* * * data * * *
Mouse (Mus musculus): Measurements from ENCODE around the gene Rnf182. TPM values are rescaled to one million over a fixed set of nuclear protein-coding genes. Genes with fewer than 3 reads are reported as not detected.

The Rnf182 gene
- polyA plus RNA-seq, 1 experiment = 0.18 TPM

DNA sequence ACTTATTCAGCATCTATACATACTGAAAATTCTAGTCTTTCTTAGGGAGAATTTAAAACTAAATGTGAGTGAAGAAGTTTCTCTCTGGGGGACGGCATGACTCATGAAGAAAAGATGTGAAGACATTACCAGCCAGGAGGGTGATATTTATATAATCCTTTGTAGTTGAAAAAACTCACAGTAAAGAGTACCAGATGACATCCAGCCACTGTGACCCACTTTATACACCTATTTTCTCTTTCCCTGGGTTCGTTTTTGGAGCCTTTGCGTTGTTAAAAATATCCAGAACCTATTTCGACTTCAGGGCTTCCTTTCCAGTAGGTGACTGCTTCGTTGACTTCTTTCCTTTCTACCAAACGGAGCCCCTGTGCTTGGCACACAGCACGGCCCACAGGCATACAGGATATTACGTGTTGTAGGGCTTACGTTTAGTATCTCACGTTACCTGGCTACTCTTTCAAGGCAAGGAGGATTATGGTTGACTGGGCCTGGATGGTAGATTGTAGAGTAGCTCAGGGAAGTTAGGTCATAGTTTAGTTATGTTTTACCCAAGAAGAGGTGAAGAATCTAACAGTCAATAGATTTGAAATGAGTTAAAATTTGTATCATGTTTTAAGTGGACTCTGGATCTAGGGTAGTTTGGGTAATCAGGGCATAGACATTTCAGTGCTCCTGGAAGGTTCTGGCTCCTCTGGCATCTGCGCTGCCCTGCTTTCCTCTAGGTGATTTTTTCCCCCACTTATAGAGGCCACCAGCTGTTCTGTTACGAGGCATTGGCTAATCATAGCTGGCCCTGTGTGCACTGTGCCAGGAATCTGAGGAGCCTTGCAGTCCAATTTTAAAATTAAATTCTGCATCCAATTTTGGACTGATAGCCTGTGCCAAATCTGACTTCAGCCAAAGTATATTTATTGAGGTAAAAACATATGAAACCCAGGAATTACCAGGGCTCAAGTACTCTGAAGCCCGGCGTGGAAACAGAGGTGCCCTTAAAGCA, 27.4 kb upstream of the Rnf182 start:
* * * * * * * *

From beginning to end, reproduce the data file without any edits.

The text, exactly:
Mouse (Mus musculus): Measurements from ENCODE around the gene Rnf182. TPM values are rescaled to one million over a fixed set of nuclear protein-coding genes. Genes with fewer than 3 reads are reported as not detected.

The Rnf182 gene
- polyA plus RNA-seq, 1 experiment = 0.18 TPM

DNA sequence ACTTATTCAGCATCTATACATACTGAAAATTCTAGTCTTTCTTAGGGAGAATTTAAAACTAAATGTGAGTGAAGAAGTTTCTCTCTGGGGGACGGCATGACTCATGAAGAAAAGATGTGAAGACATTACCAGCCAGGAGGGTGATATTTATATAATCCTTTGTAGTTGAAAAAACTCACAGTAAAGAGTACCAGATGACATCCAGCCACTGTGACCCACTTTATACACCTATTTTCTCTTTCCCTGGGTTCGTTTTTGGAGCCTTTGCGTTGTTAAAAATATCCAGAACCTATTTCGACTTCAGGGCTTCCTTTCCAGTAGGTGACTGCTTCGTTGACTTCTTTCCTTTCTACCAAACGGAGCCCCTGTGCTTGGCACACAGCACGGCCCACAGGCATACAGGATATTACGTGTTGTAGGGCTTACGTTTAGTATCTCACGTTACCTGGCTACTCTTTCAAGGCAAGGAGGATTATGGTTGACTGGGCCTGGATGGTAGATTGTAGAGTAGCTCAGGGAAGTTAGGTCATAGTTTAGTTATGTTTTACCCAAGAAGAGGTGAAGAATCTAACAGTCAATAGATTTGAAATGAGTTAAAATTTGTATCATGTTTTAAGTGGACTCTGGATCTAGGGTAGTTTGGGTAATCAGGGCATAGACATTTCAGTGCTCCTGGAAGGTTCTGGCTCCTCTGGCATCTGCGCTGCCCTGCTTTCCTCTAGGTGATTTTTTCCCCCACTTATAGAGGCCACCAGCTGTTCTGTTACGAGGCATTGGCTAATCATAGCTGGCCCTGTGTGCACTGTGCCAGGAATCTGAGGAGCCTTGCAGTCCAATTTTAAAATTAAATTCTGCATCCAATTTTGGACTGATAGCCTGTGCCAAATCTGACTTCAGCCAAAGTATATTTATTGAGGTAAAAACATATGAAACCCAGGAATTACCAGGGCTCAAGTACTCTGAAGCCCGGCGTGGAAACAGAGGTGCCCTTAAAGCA, 27.4 kb upstream of the Rnf182 start: